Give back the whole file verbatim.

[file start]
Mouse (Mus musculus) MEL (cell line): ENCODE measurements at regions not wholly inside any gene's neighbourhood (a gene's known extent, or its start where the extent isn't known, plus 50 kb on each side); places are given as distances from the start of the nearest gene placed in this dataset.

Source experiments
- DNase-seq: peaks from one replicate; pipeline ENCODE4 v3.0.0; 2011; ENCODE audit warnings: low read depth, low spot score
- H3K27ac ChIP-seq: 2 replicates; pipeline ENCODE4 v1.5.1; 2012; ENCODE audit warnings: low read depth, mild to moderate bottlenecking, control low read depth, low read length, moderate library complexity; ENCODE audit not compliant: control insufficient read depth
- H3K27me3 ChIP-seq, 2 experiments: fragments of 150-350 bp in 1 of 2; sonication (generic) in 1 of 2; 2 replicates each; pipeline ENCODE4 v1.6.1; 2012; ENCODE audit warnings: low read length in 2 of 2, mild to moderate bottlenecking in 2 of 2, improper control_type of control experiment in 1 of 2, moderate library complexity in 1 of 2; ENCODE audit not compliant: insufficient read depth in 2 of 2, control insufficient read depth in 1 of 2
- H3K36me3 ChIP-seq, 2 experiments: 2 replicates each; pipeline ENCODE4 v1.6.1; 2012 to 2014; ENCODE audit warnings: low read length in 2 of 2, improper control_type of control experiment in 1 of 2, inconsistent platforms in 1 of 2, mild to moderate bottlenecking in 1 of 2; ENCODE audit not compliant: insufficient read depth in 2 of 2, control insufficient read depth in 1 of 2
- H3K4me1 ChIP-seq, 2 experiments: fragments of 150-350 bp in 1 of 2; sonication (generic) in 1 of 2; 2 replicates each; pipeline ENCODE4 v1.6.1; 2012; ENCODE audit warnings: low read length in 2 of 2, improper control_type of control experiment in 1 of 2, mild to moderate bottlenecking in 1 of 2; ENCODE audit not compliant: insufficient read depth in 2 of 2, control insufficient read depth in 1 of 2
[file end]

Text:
Mouse (Mus musculus) MEL (cell line): ENCODE measurements at regions not wholly inside any gene's neighbourhood (a gene's known extent, or its start where the extent isn't known, plus 50 kb on each side); places are given as distances from the start of the nearest gene placed in this dataset.

Source experiments
- DNase-seq: peaks from one replicate; pipeline ENCODE4 v3.0.0; 2011; ENCODE audit warnings: low read depth, low spot score
- H3K27ac ChIP-seq: 2 replicates; pipeline ENCODE4 v1.5.1; 2012; ENCODE audit warnings: low read depth, mild to moderate bottlenecking, control low read depth, low read length, moderate library complexity; ENCODE audit not compliant: control insufficient read depth
- H3K27me3 ChIP-seq, 2 experiments: fragments of 150-350 bp in 1 of 2; sonication (generic) in 1 of 2; 2 replicates each; pipeline ENCODE4 v1.6.1; 2012; ENCODE audit warnings: low read length in 2 of 2, mild to moderate bottlenecking in 2 of 2, improper control_type of control experiment in 1 of 2, moderate library complexity in 1 of 2; ENCODE audit not compliant: insufficient read depth in 2 of 2, control insufficient read depth in 1 of 2
- H3K36me3 ChIP-seq, 2 experiments: 2 replicates each; pipeline ENCODE4 v1.6.1; 2012 to 2014; ENCODE audit warnings: low read length in 2 of 2, improper control_type of control experiment in 1 of 2, inconsistent platforms in 1 of 2, mild to moderate bottlenecking in 1 of 2; ENCODE audit not compliant: insufficient read depth in 2 of 2, control insufficient read depth in 1 of 2
- H3K4me1 ChIP-seq, 2 experiments: fragments of 150-350 bp in 1 of 2; sonication (generic) in 1 of 2; 2 replicates each; pipeline ENCODE4 v1.6.1; 2012; ENCODE audit warnings: low read length in 2 of 2, improper control_type of control experiment in 1 of 2, mild to moderate bottlenecking in 1 of 2; ENCODE audit not compliant: insufficient read depth in 2 of 2, control insufficient read depth in 1 of 2